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The Building Technologies Office invests in energy efficiency and related technologies to increase the affordability, comfort, and productivity of the nation’s residential and commercial buildings. We perform a wide range of activities including early stage R&D of next generation technologies, integration and validation of technologies in the commercial and residential sectors, and codes and standards work.
I encourage you to take some time to check out our website to learn more about the exciting work coming out of the office and different opportunities to interact with us and support our mission.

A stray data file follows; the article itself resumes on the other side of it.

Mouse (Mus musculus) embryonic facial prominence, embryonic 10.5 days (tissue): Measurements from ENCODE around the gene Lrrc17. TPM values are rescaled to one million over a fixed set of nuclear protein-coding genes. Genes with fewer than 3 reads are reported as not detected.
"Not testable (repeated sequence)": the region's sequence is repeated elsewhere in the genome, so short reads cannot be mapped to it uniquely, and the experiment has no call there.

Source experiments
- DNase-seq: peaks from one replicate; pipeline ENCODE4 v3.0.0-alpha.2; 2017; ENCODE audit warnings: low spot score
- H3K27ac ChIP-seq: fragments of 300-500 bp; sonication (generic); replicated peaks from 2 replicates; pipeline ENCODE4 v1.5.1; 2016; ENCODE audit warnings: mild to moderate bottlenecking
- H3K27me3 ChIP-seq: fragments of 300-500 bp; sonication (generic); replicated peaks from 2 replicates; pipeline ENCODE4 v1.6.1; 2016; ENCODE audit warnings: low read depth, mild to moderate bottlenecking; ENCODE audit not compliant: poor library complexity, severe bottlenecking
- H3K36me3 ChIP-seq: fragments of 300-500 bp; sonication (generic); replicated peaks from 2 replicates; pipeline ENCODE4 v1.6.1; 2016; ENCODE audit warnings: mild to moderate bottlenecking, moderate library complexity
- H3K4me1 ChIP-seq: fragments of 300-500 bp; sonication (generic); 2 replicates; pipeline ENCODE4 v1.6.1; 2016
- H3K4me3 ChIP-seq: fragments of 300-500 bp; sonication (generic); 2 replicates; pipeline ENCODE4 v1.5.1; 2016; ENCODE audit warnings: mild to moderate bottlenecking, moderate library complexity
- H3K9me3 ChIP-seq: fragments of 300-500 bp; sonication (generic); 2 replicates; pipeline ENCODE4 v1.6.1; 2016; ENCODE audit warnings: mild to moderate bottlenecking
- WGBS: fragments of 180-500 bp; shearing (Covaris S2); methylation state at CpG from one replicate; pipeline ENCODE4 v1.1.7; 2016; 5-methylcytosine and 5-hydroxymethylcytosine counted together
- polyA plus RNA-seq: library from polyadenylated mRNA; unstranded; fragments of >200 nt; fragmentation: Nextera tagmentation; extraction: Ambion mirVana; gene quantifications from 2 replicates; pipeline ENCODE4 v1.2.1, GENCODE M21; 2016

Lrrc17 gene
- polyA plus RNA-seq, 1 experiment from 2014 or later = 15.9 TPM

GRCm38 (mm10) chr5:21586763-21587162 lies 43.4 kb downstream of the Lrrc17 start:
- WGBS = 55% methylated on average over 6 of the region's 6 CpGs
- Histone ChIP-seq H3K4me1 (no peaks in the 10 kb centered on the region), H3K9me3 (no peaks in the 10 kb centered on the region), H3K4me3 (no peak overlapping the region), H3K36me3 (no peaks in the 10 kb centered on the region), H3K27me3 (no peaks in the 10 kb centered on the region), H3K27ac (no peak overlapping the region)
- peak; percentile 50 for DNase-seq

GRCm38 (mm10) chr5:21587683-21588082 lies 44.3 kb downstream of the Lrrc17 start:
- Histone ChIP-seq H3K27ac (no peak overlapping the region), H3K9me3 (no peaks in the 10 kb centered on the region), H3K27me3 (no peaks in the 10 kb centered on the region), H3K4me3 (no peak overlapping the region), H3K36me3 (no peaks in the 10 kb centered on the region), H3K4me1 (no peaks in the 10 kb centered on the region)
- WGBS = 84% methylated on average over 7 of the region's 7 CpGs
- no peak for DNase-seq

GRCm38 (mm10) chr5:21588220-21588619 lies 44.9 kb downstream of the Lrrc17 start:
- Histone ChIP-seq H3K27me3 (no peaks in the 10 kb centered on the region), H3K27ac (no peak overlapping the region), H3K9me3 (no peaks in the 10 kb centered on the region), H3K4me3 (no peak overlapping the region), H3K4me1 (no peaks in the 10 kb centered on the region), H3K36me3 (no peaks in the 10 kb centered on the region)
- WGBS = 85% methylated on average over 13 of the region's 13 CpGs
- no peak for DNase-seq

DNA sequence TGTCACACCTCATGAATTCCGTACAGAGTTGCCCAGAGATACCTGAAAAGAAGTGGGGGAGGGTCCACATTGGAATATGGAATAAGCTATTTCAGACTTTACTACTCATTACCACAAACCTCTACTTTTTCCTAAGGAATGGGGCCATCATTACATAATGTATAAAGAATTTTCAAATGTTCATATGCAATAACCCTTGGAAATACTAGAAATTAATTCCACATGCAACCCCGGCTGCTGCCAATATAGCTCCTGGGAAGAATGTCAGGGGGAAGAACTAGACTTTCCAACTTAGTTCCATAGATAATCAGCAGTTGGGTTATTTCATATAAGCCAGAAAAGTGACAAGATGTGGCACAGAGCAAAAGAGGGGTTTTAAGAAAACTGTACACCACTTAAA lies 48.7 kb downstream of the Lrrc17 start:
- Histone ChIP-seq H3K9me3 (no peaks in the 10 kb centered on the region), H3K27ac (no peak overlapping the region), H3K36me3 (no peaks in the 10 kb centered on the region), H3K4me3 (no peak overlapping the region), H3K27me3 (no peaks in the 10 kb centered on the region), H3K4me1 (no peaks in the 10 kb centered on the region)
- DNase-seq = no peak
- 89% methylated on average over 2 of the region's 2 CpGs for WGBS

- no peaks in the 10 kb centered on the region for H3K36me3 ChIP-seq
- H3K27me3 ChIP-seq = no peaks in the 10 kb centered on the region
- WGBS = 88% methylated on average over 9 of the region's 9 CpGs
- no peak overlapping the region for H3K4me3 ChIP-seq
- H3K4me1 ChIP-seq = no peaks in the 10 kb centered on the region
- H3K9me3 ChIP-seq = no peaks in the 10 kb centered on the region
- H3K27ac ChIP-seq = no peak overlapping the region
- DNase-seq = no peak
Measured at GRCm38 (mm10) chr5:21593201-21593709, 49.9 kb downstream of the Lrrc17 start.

A major initiative within our office is the support of grid-interactive efficient buildings (or GEBs). As the primary consumers of electricity, buildings can be utilized as central components in a modern power grid.
There are four key characteristics of a GEB. They are efficient, connected, flexible and smart. Though energy efficiency will still be critical, buildings of the future must go beyond traditional energy efficiency to better support efforts to modernize our power grid. By utilizing increased communications, flexible technologies including variable loads, distributed generation and storage, and analytics to co-optimize efficiency, flexibility, and occupant preferences buildings can play a leading role in supporting grid modernization.
More information on the GEB initiative can be found at the link on the screen, and I encourage you to check out the exciting work in this space.
Flexibility can be achieved through a variety of strategies. One which has gained increasing attention is energy storage. Many projections show energy storage deployments rapidly increasing over the coming decades.